THE BLOG
26/07/2013 06:50 BST | Updated 24/09/2013 06:12 BST

Still Waiting in the Wings

Getty

The Women's Room campaign to continue to have images of women on banknotes has succeeded. Not immediately, of course, because Elizabeth Fry will be taken off the £5 note and replaced by Winston Churchill. Jane Austen still has to "wait in the wings" for another four years to become the new face of the British tenner. It's hard to celebrate when the Bank of England was probably going to do this anyway. More importantly for the campaign, the Bank has promised to make its selection process more formal and transparent, so we will at least know that the next dead white male to feature was not chosen informally over a very decent claret at a Court of Directors' lunch.

Incidentally, the Court of Directors of the Bank of England consists of eleven men and one woman. The Monetary Policy Committee, which sets interest rates, is composed of nine men. Dame Deanne Julius, who served on the MPC as a founder member from 2001 to 2011, was replaced by... a man. Remind you of anything? This seems to be the way it goes in public life. Choose a woman once and you don't have to do so again for ages, no matter how many, or how well qualified the female candidates are.

There are people who say that the banknote fight wasn't worthwhile, because this is such a little thing and has no meaning. I would argue that it is of a thousand such slights that stereotypes are made, and whenever we see such under-representation of women - who are after all, not a minority in our society - we should "call" it.

Last night I visited an Oxford College Senior Common Room. Hung on the wall were a couple of hundred black and white portraits of college alumni, from ruffed Elizabethans, to Georgian preachers, Victorian bearded patriarchs, and 20th century worthies in suits and ties. I didn't see one woman in that group, nor any person of colour, which reflects the way the college was run until an astonishingly few years ago. Just stepping into that room should be enough to make any female student a feminist; it is a graphic demonstration of the effects of male privilege over hundreds of years. There should be an enormous party on the day a woman's portrait is given a place on that wall. I don't mention the name of that college here because I have no connection to it - it's not my fight - but I do hope somebody is fighting that particular fight.

Here's an institution I will mention by name. I'm a poet, and a proud member of the Poetry Society. Last Wednesday evening I visited their offices in Betterton Street, London, where they have a café and performance space, where, along with eleven other poets, I was reading my work. Around the walls there is currently an exhibition of poetic caricatures by artist Gerald Mangan. I didn't have time for a close look, but, being sensitised to these things, I noticed there were only a few women among his subjects. But when the Poetry Society showcased that exhibition on its website, they still managed to choose six white men to illustrate it. Could they not even show one token woman from among Mangan's subjects? Well, there is one little female figure next to Dylan Thomas. I'm guessing that is his long-suffering wife Caitlin. She's tiny and sketchy, and not filled in. I'm not sure what she's even doing there.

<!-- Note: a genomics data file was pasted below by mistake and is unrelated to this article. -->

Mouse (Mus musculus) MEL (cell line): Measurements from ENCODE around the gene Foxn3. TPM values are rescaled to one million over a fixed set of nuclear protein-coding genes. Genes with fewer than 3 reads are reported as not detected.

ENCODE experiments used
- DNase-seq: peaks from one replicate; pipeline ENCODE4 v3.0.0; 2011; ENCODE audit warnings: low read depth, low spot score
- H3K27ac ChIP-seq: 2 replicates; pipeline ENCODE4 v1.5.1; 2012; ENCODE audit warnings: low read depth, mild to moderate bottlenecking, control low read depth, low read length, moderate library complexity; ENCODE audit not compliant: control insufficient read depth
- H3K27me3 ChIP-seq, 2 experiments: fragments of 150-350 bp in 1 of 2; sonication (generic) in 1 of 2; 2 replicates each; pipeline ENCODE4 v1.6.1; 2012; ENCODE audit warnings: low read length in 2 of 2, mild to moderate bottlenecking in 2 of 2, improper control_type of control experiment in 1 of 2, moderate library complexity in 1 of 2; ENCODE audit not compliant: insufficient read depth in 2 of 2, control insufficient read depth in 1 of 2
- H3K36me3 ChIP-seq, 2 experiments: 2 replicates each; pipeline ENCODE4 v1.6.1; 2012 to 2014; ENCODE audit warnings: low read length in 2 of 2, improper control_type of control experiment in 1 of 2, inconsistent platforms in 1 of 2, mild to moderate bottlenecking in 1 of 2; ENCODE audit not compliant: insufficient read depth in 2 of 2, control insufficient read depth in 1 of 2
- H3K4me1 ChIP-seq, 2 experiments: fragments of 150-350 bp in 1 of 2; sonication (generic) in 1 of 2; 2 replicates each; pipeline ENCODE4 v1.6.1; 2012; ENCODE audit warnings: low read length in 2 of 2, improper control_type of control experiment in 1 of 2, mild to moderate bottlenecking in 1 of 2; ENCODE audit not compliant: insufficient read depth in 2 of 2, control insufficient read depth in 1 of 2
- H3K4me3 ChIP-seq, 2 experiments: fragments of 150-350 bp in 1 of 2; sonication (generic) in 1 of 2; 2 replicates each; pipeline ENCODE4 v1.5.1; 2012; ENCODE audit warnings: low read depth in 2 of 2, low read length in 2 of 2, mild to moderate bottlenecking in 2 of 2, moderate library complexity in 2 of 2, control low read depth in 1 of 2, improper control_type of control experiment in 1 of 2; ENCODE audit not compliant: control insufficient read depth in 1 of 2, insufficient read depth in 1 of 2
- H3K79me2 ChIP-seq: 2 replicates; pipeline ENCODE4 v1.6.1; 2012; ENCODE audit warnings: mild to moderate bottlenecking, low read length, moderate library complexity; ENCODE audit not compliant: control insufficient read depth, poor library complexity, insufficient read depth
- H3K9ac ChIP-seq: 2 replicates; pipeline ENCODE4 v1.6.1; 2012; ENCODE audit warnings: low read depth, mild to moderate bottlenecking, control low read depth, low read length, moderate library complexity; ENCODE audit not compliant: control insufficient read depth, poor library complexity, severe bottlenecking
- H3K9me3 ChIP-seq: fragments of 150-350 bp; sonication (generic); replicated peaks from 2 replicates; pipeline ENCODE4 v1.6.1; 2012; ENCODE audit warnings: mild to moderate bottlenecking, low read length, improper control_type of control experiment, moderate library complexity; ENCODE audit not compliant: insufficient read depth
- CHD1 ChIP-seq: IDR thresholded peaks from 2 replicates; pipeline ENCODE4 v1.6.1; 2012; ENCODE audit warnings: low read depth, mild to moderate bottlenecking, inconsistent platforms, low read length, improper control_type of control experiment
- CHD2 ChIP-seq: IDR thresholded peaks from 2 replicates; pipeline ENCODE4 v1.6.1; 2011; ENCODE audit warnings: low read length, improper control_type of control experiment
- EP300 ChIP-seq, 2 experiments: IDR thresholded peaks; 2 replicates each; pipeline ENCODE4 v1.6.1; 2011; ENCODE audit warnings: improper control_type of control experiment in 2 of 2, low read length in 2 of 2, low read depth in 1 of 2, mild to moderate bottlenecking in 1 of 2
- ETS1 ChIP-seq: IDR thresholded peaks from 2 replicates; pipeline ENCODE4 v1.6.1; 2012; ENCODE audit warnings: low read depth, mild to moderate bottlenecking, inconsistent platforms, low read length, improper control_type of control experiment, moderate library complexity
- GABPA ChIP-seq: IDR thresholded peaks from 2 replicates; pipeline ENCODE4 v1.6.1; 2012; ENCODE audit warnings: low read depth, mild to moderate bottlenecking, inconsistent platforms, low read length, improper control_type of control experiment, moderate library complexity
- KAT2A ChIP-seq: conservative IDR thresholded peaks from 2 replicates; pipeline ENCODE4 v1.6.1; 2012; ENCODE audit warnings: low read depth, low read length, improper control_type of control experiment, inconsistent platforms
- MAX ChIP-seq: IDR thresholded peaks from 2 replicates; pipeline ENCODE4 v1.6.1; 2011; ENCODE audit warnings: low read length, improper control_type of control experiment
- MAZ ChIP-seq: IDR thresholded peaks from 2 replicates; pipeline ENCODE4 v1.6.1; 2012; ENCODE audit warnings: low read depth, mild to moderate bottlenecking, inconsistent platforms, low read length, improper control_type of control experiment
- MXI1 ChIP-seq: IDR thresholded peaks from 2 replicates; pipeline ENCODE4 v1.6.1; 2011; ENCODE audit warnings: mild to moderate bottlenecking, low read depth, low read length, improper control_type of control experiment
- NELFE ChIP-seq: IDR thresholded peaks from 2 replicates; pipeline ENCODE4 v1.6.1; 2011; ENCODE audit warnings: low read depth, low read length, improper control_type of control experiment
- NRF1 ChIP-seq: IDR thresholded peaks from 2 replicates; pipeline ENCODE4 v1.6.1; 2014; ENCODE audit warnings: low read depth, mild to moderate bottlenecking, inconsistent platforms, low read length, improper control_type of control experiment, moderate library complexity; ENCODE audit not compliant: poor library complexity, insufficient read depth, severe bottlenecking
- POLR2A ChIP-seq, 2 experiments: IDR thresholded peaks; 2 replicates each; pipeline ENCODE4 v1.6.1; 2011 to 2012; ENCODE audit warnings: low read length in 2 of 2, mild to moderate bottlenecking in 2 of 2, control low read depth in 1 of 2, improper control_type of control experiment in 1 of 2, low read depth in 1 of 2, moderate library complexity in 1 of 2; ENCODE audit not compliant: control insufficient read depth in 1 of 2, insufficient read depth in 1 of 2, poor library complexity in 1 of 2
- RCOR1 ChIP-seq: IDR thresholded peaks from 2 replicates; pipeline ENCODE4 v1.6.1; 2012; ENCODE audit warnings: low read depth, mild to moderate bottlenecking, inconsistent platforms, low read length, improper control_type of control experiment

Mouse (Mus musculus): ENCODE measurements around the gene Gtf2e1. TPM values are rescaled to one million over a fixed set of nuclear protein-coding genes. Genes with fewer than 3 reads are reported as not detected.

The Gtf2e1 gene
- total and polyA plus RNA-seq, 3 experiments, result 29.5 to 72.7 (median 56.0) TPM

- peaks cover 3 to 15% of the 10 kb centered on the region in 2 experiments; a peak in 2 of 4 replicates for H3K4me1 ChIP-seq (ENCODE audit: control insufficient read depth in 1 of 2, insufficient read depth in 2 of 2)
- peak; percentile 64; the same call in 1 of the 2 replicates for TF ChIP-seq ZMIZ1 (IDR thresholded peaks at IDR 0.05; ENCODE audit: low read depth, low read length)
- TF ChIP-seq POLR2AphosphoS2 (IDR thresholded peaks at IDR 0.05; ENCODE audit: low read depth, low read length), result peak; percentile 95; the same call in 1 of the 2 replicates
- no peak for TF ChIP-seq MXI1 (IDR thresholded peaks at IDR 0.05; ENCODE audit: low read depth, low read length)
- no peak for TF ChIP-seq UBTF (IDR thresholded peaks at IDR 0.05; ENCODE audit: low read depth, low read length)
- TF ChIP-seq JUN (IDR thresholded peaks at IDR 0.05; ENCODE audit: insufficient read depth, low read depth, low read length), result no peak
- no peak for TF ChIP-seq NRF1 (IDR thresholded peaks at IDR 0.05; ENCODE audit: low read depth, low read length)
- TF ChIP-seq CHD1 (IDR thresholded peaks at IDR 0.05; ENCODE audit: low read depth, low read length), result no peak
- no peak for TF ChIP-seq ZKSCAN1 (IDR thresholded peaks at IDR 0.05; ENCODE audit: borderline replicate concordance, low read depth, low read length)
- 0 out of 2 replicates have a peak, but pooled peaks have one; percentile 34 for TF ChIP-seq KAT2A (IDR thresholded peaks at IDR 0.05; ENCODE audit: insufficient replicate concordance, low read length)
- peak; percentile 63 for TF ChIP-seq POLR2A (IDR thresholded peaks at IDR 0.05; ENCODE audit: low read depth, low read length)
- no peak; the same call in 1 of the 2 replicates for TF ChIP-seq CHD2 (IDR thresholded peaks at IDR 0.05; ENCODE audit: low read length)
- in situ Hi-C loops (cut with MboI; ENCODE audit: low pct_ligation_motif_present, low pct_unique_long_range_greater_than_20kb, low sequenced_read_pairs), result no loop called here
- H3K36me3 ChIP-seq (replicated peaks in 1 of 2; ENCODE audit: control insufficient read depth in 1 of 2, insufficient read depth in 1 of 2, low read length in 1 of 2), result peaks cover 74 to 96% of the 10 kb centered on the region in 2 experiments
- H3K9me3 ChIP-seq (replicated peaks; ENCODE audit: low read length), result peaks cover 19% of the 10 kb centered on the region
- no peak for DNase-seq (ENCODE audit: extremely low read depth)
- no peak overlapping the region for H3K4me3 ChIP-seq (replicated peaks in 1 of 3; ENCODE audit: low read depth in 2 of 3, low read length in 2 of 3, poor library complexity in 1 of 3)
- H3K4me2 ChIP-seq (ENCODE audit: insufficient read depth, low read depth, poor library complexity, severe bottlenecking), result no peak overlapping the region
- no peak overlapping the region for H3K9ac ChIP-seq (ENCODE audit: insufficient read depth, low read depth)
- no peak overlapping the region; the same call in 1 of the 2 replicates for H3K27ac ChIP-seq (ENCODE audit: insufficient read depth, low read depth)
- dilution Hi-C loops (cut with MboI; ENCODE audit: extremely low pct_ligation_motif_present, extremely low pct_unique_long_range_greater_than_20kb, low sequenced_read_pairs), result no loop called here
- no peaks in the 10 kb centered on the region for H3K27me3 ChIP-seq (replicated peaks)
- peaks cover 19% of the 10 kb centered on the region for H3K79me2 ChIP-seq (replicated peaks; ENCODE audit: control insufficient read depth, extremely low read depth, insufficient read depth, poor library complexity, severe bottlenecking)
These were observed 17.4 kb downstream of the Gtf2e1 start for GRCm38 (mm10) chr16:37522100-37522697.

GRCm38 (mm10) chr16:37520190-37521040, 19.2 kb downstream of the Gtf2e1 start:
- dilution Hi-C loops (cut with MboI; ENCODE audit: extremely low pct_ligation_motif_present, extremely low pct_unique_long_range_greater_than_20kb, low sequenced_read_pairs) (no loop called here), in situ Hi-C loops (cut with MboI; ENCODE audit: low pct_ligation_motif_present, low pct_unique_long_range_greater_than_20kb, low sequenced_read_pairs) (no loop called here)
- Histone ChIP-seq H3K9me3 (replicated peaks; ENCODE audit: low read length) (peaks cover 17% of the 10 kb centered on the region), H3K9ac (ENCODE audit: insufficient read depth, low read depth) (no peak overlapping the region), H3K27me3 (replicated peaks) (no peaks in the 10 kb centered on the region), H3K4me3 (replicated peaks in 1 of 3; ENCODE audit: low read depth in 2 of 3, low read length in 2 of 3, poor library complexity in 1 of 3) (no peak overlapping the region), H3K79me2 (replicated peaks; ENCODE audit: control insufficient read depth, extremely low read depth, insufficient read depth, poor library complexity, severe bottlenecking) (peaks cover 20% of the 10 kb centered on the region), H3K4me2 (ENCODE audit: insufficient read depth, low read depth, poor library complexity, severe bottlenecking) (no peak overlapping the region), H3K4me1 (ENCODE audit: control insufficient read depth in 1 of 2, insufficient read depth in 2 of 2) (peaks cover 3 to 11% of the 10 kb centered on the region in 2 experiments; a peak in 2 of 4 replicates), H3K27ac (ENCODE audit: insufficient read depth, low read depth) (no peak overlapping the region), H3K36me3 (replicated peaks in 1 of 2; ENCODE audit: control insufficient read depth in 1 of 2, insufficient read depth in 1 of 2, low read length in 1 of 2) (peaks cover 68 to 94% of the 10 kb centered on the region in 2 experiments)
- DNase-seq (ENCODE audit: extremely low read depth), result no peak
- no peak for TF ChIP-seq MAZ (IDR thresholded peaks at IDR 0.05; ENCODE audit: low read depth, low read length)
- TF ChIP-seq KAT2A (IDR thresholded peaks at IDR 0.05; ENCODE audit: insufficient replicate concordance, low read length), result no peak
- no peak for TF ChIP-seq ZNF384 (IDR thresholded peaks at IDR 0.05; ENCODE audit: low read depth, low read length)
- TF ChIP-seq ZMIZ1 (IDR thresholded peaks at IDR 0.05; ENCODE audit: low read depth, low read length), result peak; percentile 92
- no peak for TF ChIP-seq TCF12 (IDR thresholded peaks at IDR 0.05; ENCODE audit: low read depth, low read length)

Again, this is a really small example of women being airbrushed out of our national life. You might ask why it matters. This is my answer; because an institution like the Poetry Society, which has a large proportion of female members (I'm guessing we are in the majority) should realise that it represents the art form in our national life. It has a responsibility to represent and reflect its membership and to demonstrate to potential new members that poetry is not all about dead white males. Heaven knows, British contemporary poetry is packed with excellent women. What message does the Poetry Society send to anyone who may not know that, but is interested in reading or writing poetry? Girls - this is not for you.

As for the banknote decisions, they are not uncontroversial; Winston Churchill had some views about votes for women. He is quoted as saying that:

"The women's suffrage movement is only the small edge of the wedge, if we allow women to vote it will mean the loss of social structure and the rise of every liberal cause under the sun. Women are well represented by their fathers, brothers, and husbands."

Amen to that first sentence, Winnie. While the acerbic Miss Austen had this to say about the so-called irrelevant slights that women suffer over and over again at the hands of male privilege:

"I cannot think well of a man who sports with any woman's feelings; and there may often be a great deal more suffered than a stander-by can judge of."